The church is located south-west of Sion Gate and it has a commanding view over Haram esh-Sheriff and the southern part of the Kidron valley.
The image used as background for this page shows the weathervane of the church.

Hall of the Last Supper (which was turned into a mosque)

About the same distance south by west of it (Sion Gate) is a Turkish mosque, the court of which contains what is called the Sepulchre of David and a room in which Christ is said to have eaten the last supper with his disciples.(..) We mounted by a staircase to the top of the mosque which was flat and on the north side of the roof entered a chamber said to be that where our Saviour ate the last Supper with his disciples. It is about fifty feet by thirty and the roof is supported by three large clumsy columns with capitals fancifully ornamented. In one end is a staircase leading to a Turkish house below over which is a small dome supported by a little column of coarse white marble with a capital adorned like those of the other three. W. Turner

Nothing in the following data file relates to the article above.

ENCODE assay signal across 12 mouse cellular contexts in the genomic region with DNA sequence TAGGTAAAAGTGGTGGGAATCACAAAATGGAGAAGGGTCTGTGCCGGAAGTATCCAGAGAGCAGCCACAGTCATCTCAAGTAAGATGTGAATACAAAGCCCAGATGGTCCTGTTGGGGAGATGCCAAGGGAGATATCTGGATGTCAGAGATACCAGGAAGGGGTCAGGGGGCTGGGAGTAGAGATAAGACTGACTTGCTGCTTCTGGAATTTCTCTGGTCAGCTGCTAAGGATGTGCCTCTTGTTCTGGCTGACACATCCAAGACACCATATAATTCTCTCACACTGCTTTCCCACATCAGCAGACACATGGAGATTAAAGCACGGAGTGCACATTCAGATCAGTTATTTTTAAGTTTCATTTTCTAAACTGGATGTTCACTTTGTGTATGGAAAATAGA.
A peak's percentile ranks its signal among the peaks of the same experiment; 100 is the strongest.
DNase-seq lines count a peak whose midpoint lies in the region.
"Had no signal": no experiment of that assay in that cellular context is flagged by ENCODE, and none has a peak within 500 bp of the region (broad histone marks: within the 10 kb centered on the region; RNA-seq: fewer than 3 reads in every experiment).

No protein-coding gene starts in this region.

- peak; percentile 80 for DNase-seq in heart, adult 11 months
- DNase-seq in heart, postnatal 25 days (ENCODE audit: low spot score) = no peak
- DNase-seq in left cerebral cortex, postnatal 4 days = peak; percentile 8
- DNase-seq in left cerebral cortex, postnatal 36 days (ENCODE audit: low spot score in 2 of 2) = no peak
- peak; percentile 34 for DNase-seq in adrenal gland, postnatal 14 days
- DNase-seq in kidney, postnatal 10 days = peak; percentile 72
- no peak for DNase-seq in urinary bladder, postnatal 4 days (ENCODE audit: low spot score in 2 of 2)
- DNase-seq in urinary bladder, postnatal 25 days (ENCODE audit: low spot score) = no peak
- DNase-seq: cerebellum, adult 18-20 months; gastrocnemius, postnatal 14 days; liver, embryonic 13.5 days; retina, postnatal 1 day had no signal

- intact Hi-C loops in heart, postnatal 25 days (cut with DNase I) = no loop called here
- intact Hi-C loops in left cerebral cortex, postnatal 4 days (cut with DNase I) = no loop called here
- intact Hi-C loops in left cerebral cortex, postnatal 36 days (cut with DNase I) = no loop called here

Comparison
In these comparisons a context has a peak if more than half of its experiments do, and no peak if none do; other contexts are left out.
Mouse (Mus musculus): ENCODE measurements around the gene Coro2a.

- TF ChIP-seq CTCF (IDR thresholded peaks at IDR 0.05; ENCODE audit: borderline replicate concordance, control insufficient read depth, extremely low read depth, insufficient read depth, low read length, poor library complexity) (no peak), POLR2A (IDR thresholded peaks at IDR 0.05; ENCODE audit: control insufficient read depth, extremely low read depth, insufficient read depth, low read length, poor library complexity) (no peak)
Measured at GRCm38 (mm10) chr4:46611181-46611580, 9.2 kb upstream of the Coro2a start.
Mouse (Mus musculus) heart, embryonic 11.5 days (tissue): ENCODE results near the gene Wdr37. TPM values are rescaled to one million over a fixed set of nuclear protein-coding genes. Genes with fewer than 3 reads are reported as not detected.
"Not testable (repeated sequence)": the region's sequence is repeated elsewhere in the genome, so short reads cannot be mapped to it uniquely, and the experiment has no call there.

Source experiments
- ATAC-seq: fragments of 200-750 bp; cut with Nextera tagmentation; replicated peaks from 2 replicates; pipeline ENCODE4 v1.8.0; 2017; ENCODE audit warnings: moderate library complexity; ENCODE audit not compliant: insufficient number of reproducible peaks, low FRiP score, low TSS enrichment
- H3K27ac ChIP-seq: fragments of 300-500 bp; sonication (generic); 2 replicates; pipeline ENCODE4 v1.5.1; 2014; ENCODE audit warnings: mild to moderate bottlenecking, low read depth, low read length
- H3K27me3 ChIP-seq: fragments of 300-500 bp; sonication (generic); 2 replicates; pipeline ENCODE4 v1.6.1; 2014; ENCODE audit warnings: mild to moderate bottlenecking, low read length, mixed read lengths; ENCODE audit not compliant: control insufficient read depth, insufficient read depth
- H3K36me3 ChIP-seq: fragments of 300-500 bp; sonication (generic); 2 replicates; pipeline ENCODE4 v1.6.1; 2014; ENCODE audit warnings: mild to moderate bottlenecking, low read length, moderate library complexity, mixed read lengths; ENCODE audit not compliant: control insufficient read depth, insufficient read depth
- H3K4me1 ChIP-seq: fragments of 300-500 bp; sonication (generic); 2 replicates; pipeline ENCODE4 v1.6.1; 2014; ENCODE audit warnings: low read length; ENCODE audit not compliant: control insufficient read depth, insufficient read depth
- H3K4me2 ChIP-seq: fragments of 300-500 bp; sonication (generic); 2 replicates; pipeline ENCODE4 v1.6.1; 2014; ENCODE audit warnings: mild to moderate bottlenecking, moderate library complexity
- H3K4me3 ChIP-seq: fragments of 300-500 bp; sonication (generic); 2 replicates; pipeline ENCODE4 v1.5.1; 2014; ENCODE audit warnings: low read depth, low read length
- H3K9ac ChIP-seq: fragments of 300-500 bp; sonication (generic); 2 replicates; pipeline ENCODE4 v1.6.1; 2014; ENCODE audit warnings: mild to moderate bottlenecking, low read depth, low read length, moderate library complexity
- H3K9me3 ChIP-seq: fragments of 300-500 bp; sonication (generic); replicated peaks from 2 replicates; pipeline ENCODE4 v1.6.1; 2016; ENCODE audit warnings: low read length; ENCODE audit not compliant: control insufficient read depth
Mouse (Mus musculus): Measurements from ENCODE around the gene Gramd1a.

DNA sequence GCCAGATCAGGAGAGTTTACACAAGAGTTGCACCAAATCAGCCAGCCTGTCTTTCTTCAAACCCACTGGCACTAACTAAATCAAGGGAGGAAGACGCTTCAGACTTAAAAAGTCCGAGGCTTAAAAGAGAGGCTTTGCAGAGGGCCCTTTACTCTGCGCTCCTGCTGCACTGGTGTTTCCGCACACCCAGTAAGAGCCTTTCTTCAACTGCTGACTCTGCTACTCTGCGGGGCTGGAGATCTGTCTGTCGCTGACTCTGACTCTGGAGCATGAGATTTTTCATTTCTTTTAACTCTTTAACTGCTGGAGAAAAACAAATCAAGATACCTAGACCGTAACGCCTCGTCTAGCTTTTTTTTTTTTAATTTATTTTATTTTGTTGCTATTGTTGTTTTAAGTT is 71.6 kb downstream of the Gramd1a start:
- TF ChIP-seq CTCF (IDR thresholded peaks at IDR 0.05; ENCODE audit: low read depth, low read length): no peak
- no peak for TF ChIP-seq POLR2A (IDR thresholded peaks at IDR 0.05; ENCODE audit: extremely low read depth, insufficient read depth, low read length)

Last Supper by Domenico del Ghirlandaio (1486) now at Museo di S. Marco - Florence

A Crusader building, standing on the site of a Byzantine church, made up of ancient columns and capitals and retaining some features of a mosque is now worshipped in the lower floor (turned into a synagogue) as the Sepulchre of David and in the upper one as the Hall of the Last Supper.

(left) Church of the Dormition of Mary; (right) YMCA

About 100 feet south south west of the
Armenian convent is shewn a spot on the mountain where the Virgin is reported to have died. W. Turner
In 1898 Kaiser William II visited Jerusalem and he bought a large piece of land which included the site mentioned by Turner. A very large church designed by Heinrich Renard was completed in 1910. It is yet another example of the eclectic style which prevailed at the time. The Jerusalem YMCA which stands on the hill opposite the Church of the Dormition is another example of eclectic style. It was designed in 1933 by American architect Arthur Loomis Harmon who is best known for having designed the Empire State Building in New York.

Sultan's Pool in the Valley of Hinnon seen from the walls of the Armenian Quarter

And they have built the high places of Tophet (you may wish to see that of Carthage), which is in the valley of the son of Hinnom, to burn their sons and their daughters in the fire; which I commanded them not, neither came it into my heart. Jeremiah 7:31 (King James version). Today the valley of Hinnon, aka Gehenna, does not bring to mind apocalyptic views of punishment of the wicked. It housed a water reservoir which was renovated by the Ottomans. Between 1948-67 it marked the border between Israel and Jordan.

Montefiore Windmill seen from the walls of the Old City